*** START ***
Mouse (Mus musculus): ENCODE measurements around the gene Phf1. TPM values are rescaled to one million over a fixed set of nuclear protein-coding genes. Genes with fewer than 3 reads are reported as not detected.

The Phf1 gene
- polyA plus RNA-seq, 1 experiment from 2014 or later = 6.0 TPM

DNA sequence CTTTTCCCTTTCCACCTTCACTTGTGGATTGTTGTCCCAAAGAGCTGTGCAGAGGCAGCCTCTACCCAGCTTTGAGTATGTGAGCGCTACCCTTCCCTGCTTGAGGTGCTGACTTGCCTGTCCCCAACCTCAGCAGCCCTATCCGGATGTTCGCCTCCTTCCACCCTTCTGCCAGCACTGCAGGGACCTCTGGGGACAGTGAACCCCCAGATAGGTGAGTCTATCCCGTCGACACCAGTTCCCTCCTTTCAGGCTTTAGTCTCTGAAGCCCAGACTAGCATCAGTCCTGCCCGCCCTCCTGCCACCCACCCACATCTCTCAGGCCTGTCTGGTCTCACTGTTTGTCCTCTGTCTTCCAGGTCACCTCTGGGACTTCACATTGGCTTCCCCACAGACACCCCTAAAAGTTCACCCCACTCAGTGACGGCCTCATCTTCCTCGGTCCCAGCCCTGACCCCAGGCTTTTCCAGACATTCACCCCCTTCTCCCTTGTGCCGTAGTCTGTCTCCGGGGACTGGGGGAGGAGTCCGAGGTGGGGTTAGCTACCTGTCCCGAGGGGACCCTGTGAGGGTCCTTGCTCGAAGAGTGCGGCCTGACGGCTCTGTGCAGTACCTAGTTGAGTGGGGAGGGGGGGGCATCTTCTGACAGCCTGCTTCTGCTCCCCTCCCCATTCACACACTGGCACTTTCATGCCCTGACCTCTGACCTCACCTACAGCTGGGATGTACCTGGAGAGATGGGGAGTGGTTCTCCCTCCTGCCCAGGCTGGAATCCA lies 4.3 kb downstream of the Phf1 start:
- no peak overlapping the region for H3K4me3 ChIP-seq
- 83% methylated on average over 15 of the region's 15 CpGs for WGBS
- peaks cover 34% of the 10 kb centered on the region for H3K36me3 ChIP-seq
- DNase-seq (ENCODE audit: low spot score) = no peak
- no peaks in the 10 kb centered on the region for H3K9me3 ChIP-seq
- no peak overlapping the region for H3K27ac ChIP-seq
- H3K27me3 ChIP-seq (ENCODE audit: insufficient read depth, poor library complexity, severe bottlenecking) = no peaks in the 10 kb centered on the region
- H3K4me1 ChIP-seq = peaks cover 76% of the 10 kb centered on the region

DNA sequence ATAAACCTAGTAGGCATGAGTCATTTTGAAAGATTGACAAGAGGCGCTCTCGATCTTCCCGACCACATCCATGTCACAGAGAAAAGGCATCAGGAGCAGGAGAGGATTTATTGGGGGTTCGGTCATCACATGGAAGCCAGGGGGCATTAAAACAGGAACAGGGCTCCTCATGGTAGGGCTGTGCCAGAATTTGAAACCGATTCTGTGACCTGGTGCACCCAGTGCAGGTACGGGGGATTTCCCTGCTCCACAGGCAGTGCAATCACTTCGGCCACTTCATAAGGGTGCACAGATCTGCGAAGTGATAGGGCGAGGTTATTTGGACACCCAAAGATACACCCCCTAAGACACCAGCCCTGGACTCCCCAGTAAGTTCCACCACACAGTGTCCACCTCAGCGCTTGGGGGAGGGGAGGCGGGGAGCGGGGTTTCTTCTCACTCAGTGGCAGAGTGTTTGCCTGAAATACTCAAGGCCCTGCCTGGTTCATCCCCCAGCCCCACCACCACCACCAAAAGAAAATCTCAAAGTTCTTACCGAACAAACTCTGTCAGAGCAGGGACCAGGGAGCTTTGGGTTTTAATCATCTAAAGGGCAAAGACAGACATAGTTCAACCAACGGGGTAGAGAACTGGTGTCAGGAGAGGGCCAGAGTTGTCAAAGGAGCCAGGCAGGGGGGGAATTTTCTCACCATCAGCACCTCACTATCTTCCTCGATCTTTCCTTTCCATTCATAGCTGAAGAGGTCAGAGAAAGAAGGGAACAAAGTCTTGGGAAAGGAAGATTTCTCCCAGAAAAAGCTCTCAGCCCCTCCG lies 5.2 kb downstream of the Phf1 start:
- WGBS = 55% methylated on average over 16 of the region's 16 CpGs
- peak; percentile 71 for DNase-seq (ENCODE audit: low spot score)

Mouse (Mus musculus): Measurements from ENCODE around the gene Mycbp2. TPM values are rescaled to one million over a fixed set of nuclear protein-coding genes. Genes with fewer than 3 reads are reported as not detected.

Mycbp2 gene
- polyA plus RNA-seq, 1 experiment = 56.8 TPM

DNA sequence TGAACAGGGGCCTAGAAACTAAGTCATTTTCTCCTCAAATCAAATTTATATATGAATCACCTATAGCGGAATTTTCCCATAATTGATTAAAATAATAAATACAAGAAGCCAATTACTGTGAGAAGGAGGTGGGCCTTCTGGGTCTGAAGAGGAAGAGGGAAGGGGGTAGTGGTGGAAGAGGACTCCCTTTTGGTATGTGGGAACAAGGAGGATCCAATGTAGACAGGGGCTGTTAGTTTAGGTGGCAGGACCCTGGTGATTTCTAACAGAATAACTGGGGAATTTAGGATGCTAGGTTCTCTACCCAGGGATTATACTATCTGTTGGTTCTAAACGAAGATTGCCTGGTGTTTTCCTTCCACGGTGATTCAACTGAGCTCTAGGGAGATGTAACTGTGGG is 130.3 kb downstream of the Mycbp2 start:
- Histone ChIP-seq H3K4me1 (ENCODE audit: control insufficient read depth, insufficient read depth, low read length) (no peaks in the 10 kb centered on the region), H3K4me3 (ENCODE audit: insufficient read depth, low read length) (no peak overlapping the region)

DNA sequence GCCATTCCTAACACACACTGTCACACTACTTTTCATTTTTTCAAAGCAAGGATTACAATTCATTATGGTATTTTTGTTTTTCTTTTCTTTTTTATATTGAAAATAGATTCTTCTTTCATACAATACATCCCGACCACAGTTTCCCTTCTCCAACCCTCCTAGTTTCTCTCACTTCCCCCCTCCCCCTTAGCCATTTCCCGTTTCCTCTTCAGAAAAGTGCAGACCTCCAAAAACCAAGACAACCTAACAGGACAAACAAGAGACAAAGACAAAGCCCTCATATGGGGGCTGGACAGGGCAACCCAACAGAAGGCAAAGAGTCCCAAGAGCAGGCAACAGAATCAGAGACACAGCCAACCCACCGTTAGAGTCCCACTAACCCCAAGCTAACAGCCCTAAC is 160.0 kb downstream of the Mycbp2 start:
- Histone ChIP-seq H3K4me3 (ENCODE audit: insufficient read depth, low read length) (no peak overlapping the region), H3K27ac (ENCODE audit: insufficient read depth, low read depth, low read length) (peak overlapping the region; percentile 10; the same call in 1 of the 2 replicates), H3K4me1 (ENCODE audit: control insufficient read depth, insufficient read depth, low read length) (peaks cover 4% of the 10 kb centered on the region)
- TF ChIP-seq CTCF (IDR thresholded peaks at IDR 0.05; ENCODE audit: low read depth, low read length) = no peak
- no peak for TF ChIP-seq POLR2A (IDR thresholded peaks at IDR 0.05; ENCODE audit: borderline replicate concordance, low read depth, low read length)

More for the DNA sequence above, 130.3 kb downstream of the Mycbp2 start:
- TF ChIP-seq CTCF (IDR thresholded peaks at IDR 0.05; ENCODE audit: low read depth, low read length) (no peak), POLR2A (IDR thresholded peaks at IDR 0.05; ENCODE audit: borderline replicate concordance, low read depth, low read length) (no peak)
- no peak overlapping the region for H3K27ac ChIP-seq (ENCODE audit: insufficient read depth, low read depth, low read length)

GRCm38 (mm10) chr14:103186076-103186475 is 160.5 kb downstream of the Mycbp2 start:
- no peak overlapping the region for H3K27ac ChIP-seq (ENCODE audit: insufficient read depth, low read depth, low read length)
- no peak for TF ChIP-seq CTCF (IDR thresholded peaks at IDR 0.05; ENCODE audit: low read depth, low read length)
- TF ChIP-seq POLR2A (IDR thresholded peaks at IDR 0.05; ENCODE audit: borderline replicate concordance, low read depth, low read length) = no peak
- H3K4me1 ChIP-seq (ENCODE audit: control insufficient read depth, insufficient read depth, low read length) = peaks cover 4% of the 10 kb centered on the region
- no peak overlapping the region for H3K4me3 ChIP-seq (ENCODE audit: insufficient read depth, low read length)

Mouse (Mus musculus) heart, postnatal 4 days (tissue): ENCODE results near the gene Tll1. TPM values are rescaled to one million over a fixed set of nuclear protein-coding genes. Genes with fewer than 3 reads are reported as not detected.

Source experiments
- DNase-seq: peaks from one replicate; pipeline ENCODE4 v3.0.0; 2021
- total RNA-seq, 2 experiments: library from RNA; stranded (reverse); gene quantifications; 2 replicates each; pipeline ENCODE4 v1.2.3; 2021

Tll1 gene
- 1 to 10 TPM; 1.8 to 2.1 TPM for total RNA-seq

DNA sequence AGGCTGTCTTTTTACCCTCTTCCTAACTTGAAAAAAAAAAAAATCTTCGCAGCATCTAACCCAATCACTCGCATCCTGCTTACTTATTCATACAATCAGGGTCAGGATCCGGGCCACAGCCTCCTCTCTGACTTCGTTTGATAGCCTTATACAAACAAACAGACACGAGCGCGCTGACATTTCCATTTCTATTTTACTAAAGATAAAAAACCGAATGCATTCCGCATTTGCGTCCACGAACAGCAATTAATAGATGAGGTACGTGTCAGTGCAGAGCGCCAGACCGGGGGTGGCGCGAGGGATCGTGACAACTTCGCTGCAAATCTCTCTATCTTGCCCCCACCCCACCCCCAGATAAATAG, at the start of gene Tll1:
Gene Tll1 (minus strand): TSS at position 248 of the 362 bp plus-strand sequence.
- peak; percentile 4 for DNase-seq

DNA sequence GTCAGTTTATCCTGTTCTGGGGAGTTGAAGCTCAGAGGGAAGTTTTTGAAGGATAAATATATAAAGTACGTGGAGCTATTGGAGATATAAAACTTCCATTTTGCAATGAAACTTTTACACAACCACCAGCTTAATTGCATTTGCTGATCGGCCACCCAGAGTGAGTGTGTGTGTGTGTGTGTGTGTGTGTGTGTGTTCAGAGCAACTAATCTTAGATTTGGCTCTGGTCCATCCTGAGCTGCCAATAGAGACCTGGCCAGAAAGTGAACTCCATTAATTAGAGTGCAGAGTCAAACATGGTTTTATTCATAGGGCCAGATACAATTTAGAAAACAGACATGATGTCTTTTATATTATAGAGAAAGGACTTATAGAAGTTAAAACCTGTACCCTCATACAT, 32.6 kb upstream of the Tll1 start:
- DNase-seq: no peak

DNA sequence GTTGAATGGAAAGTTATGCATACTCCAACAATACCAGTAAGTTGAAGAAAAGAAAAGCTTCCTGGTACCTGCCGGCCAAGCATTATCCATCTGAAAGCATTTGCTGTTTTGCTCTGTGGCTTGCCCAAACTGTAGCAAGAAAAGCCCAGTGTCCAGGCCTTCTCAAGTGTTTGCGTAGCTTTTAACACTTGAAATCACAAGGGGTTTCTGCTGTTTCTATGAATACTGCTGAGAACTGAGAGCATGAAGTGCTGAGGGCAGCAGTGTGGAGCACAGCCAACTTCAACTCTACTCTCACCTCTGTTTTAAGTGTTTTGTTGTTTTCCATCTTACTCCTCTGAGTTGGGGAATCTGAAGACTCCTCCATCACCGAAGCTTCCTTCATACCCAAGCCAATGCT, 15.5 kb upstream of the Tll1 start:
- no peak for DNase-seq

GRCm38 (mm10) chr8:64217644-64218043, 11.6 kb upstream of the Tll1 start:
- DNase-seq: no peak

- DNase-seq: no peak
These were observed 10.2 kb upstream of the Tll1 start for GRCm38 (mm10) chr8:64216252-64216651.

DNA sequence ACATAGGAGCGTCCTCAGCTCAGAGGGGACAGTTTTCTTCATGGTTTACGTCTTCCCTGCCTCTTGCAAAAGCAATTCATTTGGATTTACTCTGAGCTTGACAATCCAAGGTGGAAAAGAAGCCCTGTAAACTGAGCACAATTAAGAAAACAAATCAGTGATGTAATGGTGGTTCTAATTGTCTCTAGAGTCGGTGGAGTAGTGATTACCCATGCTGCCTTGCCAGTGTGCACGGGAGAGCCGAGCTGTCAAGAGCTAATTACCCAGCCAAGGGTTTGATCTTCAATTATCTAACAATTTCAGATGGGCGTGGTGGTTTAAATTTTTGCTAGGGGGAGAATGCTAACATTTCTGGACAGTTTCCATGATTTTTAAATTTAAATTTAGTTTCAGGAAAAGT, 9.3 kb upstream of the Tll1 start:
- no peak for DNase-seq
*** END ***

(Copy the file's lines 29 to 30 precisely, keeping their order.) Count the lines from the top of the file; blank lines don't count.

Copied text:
- no peak overlapping the region for H3K27ac ChIP-seq (ENCODE audit: insufficient read depth, low read depth, low read length)
- no peak for TF ChIP-seq CTCF (IDR thresholded peaks at IDR 0.05; ENCODE audit: low read depth, low read length)